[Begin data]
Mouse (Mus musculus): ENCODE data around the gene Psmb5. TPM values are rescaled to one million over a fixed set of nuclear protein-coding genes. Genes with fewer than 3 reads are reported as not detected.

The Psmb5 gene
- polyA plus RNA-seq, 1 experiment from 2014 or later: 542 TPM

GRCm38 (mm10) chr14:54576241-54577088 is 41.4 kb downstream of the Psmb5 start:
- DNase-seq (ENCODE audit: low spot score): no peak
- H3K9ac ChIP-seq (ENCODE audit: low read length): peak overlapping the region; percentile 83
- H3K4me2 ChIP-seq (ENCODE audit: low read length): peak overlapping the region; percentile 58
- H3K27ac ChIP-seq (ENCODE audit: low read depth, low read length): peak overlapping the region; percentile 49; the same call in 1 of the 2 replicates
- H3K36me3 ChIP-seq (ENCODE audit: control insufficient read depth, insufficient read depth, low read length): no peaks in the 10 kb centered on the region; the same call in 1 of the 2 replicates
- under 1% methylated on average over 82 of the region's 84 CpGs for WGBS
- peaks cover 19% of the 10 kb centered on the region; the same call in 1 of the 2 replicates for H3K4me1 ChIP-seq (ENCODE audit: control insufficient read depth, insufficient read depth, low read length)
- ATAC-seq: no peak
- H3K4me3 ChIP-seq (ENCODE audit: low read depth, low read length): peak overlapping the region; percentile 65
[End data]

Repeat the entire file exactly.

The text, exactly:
Mouse (Mus musculus): ENCODE data around the gene Psmb5. TPM values are rescaled to one million over a fixed set of nuclear protein-coding genes. Genes with fewer than 3 reads are reported as not detected.

The Psmb5 gene
- polyA plus RNA-seq, 1 experiment from 2014 or later: 542 TPM

GRCm38 (mm10) chr14:54576241-54577088 is 41.4 kb downstream of the Psmb5 start:
- DNase-seq (ENCODE audit: low spot score): no peak
- H3K9ac ChIP-seq (ENCODE audit: low read length): peak overlapping the region; percentile 83
- H3K4me2 ChIP-seq (ENCODE audit: low read length): peak overlapping the region; percentile 58
- H3K27ac ChIP-seq (ENCODE audit: low read depth, low read length): peak overlapping the region; percentile 49; the same call in 1 of the 2 replicates
- H3K36me3 ChIP-seq (ENCODE audit: control insufficient read depth, insufficient read depth, low read length): no peaks in the 10 kb centered on the region; the same call in 1 of the 2 replicates
- under 1% methylated on average over 82 of the region's 84 CpGs for WGBS
- peaks cover 19% of the 10 kb centered on the region; the same call in 1 of the 2 replicates for H3K4me1 ChIP-seq (ENCODE audit: control insufficient read depth, insufficient read depth, low read length)
- ATAC-seq: no peak
- H3K4me3 ChIP-seq (ENCODE audit: low read depth, low read length): peak overlapping the region; percentile 65